More Church Documents Ordered Released in Ramsey County Clergy Sex Abuse Trial

By Chao Xiong
Star Tribune
October 19, 2015

A judge ordered the Diocese of Duluth on Monday to produce more priest files as it prepared to defend itself in a civil trial involving alleged clergy sex abuse.

The diocese failed to abide by a January court order to turn over all documents about alleged abuse it possessed before 1978, Ramsey County District Court Judge John Guthmann said Monday.

“I do not think this was in bad faith,” the judge said, “but it needs to be rectified.”

Guthmann also sanctioned the diocese $1,250 for failing to turn over all of the necessary documents to attorneys Jeff Anderson, Mike Finnegan and Elin Lindstrom. The three attorneys are representing a former altar boy, named Doe 30 in the case, who is suing the diocese.

The case is significant because it is the first lawsuit under the Minnesota Child Victims Act to go to trial. That 2013 law has allowed older claims of child sex abuse previously barred by statutes of limitations to have their day in court.

Doe 30 alleges that the Rev. James Vincent Fitzgerald, who is dead, sexually abused him in the 1970s when he was 13.

Former Ramsey County attorney Susan Gaertner, who is representing the diocese, said her team “made a good-faith effort” to abide by Guthmann’s court order to divulge all relevant documents, which amounted to thousands of pages.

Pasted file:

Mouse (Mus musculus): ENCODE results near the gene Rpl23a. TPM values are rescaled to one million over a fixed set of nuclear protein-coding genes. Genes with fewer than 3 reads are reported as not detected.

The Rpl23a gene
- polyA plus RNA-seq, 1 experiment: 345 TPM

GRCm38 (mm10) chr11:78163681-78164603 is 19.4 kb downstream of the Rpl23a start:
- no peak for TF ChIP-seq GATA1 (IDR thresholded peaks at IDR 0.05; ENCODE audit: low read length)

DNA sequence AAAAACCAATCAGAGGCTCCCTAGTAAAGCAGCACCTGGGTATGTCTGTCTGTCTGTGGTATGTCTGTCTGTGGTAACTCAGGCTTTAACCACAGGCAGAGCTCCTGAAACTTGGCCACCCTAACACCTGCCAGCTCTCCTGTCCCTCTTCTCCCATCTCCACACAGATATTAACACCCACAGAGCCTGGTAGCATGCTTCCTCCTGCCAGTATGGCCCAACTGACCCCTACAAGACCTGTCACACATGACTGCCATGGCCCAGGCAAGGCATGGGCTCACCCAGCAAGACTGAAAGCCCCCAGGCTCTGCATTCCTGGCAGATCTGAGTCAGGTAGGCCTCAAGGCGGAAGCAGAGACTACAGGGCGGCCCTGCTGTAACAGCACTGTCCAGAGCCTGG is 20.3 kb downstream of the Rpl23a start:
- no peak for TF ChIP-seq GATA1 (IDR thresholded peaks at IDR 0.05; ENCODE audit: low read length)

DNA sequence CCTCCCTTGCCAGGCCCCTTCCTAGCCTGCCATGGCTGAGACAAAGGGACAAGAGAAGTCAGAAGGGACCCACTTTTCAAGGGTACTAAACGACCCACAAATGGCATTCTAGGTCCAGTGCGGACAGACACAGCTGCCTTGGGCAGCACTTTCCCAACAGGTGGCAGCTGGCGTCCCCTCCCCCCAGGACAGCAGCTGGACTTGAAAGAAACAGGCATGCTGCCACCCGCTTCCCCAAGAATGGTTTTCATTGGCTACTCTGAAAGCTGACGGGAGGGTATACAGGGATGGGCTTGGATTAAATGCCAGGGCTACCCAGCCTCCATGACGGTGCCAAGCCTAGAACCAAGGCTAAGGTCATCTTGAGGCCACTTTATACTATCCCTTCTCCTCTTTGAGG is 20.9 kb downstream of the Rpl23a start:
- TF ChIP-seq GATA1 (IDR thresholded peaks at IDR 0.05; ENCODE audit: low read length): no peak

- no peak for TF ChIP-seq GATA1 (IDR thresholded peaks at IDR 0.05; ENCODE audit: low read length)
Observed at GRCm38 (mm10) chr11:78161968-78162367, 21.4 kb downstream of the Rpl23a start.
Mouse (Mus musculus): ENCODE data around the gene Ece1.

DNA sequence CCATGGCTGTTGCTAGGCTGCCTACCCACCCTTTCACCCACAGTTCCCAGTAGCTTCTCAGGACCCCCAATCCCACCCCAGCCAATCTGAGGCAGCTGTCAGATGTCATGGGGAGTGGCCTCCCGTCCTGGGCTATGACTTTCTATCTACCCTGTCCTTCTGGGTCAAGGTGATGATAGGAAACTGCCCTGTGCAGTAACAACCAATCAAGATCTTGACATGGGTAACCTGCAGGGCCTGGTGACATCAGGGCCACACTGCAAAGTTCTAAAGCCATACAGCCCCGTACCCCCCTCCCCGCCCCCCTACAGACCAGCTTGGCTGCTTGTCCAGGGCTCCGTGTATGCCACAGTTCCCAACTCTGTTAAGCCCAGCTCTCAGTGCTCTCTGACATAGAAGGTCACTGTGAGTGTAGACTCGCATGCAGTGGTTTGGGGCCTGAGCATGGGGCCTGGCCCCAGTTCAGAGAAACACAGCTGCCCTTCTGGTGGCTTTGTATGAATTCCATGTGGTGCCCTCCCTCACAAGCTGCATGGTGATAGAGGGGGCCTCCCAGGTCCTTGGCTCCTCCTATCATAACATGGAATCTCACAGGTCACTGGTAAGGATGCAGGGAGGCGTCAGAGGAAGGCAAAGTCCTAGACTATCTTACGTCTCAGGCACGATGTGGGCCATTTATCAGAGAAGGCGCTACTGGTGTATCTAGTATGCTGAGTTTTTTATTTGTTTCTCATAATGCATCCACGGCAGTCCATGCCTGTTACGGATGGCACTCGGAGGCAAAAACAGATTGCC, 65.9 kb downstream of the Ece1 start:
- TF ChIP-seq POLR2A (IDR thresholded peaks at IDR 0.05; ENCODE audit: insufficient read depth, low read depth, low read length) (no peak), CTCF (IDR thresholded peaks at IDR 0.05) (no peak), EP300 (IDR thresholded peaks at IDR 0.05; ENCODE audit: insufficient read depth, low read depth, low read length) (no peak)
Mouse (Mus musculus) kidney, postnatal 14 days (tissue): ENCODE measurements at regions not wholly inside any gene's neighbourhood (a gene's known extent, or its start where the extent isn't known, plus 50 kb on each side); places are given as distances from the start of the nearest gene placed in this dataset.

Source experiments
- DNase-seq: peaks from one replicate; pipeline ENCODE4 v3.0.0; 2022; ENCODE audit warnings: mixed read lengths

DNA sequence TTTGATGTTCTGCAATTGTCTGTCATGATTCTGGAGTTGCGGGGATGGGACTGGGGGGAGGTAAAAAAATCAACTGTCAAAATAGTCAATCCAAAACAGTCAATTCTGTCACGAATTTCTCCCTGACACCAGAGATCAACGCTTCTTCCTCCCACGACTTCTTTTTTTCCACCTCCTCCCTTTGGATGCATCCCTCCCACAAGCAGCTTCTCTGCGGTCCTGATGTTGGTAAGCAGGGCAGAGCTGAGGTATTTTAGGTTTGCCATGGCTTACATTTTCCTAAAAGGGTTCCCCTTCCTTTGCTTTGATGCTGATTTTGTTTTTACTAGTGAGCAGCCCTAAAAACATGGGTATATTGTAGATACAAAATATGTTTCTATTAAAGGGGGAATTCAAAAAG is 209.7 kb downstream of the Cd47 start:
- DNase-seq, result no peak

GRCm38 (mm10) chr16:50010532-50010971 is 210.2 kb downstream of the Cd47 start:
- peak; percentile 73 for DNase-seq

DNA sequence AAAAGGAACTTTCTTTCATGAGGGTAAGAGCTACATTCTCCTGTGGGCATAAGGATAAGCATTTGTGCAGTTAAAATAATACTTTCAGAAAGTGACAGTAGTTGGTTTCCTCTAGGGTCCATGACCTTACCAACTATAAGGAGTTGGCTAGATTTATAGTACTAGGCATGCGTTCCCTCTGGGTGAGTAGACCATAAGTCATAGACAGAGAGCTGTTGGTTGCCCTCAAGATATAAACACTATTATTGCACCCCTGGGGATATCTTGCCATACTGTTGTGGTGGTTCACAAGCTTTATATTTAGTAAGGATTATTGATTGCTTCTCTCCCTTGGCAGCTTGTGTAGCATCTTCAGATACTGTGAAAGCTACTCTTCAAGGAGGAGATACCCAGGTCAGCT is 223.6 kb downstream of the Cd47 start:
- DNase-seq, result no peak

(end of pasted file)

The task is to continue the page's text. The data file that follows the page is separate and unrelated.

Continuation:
“They have more than we have,” Gaertner said of Finnegan’s team.

Finnegan noted that his team had to obtain a 1966 letter from an author that should have instead been produced by the diocese. The letter documented the transfer of a predatory priest, Father Bernard Bissonnette, and the practice of allowing such priests to “rehabilitate themselves in the Diocese of Duluth,” according to a motion filed by Finnegan.

Gaertner said that language in the judge’s order appeared to make the scope of the discovery narrower.

Guthmann said Monday, the first day of trial, that his order required the disclosure of any allegation the diocese was aware of, not just allegations made against its direct employees.

The judge ordered the diocese to produce documents about Bissonnette by 9 a.m. Tuesday, and all other allegations within two days.

“We expect it to be a handful of files,” Gaertner later said.

The diocese is not challenging Doe 30’s claims of sexual abuse as he has outlined them in a deposition for the trial. It is challenging the assertion that Fitzgerald was its employee, that his predatory behavior was foreseeable and that the diocese was or should have been aware of his previous conduct.

The trial resumes Tuesday with jury selection.








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